Researchers from the Technical University of Munich, Germany, found that iron supplementation in patients with inflammatory bowel disease (IBD) affects the gut microbiome differently, depending on the route of administration. Intravenous iron replacement therapy might be particularly beneficial for patients with Crohn’s disease, who have an unstable gut bacterial flora.
Iron deficiency is a common problem for patients with IBD. The effects on the intestinal bacterial flora have, however, previously only been studied in mice. Alterations in the composition of bacterial species in IBD patients may exacerbate symptoms, so mapping potential changes in the gut bacterial flora could have substantial clinical implications.
The study, titled “Oral versus intravenous iron replacement therapy distinctly alters the gut microbiota and metabolome in patients with IBD,“ was a result of a collaboration between researchers at the ZIEL Institute for Food and Health at TU Munich and Canadian researchers.
“Supplying iron either orally or intravenously has a very distinct effect on the intestinal microbiota. The study shows how fragile the stability of the microbial community is, especially in patients with Crohn’s disease,” the study’s senior author, Professor Dirk Haller from TU Munich, said in a press release.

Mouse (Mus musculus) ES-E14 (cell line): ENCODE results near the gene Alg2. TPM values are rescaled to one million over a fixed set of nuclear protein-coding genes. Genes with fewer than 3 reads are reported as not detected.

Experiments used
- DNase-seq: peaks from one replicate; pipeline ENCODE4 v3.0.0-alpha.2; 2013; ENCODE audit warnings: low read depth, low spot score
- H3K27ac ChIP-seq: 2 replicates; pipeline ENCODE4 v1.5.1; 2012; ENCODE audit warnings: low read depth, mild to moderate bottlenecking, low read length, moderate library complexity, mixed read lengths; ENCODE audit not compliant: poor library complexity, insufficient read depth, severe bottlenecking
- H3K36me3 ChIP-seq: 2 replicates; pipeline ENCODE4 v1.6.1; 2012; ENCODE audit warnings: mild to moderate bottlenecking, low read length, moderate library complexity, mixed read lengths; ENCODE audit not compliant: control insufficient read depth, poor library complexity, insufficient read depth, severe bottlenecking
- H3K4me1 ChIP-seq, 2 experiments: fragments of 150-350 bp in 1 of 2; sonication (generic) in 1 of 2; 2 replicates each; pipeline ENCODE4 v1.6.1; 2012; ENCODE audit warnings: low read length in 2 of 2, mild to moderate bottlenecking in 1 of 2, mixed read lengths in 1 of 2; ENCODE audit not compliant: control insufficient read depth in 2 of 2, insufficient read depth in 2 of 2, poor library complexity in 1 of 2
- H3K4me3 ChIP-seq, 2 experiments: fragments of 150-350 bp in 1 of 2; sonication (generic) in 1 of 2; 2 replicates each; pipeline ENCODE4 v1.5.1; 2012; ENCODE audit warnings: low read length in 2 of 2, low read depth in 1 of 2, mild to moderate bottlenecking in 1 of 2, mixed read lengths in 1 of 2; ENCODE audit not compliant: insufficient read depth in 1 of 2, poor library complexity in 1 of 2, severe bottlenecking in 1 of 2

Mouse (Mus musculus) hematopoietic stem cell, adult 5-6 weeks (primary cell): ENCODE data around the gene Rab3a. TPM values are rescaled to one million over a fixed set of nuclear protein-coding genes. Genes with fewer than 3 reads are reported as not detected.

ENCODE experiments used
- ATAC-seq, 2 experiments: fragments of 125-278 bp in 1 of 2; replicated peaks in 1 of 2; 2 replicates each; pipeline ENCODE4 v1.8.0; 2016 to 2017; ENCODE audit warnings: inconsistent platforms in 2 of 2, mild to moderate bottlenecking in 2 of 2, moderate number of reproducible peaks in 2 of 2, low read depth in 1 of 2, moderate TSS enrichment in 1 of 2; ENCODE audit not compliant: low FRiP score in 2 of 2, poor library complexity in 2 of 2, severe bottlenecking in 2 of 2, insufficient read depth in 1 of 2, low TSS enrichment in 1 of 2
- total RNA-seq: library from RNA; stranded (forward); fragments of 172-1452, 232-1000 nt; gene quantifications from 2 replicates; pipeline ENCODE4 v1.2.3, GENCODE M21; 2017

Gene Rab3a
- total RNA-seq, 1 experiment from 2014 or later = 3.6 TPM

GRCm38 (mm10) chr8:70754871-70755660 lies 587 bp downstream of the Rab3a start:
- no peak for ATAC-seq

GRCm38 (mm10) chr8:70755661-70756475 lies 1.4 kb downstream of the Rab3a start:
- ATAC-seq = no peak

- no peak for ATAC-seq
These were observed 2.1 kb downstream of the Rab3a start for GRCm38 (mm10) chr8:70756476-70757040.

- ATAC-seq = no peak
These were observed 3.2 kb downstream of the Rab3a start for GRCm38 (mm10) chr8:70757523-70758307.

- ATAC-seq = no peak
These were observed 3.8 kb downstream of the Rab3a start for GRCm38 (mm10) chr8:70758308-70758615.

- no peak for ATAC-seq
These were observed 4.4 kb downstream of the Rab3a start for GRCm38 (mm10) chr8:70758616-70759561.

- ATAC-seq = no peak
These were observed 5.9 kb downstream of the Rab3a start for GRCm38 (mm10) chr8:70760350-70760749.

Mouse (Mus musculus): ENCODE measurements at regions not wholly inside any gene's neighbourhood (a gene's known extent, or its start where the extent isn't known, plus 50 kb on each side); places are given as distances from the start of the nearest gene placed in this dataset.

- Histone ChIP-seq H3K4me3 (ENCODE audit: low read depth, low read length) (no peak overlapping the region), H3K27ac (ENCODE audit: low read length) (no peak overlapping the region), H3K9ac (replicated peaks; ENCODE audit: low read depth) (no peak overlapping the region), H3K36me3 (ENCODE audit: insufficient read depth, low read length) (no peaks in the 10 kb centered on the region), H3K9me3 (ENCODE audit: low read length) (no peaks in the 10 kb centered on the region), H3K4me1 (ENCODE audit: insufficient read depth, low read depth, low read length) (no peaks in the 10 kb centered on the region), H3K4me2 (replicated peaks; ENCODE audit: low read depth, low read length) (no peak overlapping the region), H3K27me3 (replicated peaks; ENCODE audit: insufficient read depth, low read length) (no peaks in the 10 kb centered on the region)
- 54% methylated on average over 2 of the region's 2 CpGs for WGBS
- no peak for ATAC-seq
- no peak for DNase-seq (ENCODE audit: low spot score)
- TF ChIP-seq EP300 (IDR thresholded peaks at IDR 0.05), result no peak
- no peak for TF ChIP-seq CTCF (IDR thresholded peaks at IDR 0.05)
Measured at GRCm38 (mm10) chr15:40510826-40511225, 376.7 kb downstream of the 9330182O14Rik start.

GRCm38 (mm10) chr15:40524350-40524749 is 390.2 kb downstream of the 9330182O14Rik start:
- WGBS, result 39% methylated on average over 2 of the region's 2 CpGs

Researchers investigated effects on the gut flora after oral and intravenous administration of iron in 72 participants. The group was composed of 31 patients with Crohn’s disease, 32 with ulcerative colitis, and 19 controls with anemia but without IBD. Half of the patients received oral, and half received intravenous, iron supplementation. The research team then analyzed bacterial communities and metabolic products, as well as stool samples, from the patients.
Results, published in the journal Gut, showed that — compared to anemics serving as controls — IBD patients’ gut flora was highly sensitive to iron supplementation, particularly in those with Crohn’s disease. The team also observed that oral and intravenous iron affected the gut flora in different ways, with higher levels (an iron-storing protein) found in those treated intravenously.
During the study period, the changes in the bacterial flora were not mirrored by any changes in disease activity. The authors, therefore, concluded that short-term supplementation does not risk aggravating symptoms, but in the long run might increase the risk for exacerbations because of the instability of the bacterial flora.
“These diseases are much more complex than infections driven by commensal bacteria from the normal flora. However, we don’t know which bacteria are involved in the disease process,” Professor Haller concluded.